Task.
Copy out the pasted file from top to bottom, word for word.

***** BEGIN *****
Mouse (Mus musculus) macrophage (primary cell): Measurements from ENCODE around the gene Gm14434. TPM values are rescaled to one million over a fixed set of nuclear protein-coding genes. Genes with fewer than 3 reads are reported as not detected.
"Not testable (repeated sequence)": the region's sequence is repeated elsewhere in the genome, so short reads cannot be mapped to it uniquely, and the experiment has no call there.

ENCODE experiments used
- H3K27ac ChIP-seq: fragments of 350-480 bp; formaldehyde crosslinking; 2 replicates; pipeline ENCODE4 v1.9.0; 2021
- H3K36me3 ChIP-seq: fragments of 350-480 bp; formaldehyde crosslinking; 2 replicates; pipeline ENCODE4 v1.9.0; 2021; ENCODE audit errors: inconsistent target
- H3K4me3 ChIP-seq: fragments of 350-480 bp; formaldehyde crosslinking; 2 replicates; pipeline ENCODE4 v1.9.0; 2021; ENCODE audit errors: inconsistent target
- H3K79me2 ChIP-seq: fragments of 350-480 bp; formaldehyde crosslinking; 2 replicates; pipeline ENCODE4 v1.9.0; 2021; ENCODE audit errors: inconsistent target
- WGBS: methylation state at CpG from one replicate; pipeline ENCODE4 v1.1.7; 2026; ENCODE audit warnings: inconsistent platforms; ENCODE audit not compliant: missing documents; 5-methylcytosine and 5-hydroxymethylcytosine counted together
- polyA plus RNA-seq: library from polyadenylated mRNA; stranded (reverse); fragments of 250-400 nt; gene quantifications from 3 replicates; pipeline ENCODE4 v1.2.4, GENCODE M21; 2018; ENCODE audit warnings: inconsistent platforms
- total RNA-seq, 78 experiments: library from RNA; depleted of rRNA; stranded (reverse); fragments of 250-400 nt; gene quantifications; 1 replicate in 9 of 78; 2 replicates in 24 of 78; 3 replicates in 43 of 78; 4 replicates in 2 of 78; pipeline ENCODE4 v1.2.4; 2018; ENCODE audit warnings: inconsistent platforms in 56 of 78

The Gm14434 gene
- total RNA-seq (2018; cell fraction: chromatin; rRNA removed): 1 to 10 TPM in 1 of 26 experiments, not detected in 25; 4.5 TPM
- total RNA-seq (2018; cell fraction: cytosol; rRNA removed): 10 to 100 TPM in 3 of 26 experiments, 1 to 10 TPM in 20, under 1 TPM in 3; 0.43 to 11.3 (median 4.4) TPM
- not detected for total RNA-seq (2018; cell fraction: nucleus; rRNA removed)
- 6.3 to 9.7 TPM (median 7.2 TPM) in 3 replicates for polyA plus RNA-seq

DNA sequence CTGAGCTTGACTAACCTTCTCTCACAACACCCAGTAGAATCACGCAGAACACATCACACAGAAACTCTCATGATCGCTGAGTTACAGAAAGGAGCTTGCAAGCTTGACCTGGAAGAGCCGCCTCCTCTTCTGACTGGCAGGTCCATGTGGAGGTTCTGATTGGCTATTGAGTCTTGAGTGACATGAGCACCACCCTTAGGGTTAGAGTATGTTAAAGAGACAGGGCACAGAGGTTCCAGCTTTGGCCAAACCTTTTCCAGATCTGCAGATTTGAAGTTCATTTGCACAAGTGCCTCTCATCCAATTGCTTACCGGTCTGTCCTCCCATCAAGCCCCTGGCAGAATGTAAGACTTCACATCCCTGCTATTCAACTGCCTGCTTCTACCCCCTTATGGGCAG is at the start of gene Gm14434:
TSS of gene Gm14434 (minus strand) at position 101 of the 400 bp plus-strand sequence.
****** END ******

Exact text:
Mouse (Mus musculus) macrophage (primary cell): Measurements from ENCODE around the gene Gm14434. TPM values are rescaled to one million over a fixed set of nuclear protein-coding genes. Genes with fewer than 3 reads are reported as not detected.
"Not testable (repeated sequence)": the region's sequence is repeated elsewhere in the genome, so short reads cannot be mapped to it uniquely, and the experiment has no call there.

ENCODE experiments used
- H3K27ac ChIP-seq: fragments of 350-480 bp; formaldehyde crosslinking; 2 replicates; pipeline ENCODE4 v1.9.0; 2021
- H3K36me3 ChIP-seq: fragments of 350-480 bp; formaldehyde crosslinking; 2 replicates; pipeline ENCODE4 v1.9.0; 2021; ENCODE audit errors: inconsistent target
- H3K4me3 ChIP-seq: fragments of 350-480 bp; formaldehyde crosslinking; 2 replicates; pipeline ENCODE4 v1.9.0; 2021; ENCODE audit errors: inconsistent target
- H3K79me2 ChIP-seq: fragments of 350-480 bp; formaldehyde crosslinking; 2 replicates; pipeline ENCODE4 v1.9.0; 2021; ENCODE audit errors: inconsistent target
- WGBS: methylation state at CpG from one replicate; pipeline ENCODE4 v1.1.7; 2026; ENCODE audit warnings: inconsistent platforms; ENCODE audit not compliant: missing documents; 5-methylcytosine and 5-hydroxymethylcytosine counted together
- polyA plus RNA-seq: library from polyadenylated mRNA; stranded (reverse); fragments of 250-400 nt; gene quantifications from 3 replicates; pipeline ENCODE4 v1.2.4, GENCODE M21; 2018; ENCODE audit warnings: inconsistent platforms
- total RNA-seq, 78 experiments: library from RNA; depleted of rRNA; stranded (reverse); fragments of 250-400 nt; gene quantifications; 1 replicate in 9 of 78; 2 replicates in 24 of 78; 3 replicates in 43 of 78; 4 replicates in 2 of 78; pipeline ENCODE4 v1.2.4; 2018; ENCODE audit warnings: inconsistent platforms in 56 of 78

The Gm14434 gene
- total RNA-seq (2018; cell fraction: chromatin; rRNA removed): 1 to 10 TPM in 1 of 26 experiments, not detected in 25; 4.5 TPM
- total RNA-seq (2018; cell fraction: cytosol; rRNA removed): 10 to 100 TPM in 3 of 26 experiments, 1 to 10 TPM in 20, under 1 TPM in 3; 0.43 to 11.3 (median 4.4) TPM
- not detected for total RNA-seq (2018; cell fraction: nucleus; rRNA removed)
- 6.3 to 9.7 TPM (median 7.2 TPM) in 3 replicates for polyA plus RNA-seq

DNA sequence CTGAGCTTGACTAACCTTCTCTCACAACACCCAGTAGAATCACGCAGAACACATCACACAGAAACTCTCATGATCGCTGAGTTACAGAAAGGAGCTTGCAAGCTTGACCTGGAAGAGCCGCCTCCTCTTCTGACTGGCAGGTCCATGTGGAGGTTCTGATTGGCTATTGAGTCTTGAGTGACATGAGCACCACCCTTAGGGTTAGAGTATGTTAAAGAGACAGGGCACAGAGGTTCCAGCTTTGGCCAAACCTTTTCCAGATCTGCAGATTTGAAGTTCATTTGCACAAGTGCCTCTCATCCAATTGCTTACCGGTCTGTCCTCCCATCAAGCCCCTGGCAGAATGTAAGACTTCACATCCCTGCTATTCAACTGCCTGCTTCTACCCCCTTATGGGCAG is at the start of gene Gm14434:
TSS of gene Gm14434 (minus strand) at position 101 of the 400 bp plus-strand sequence.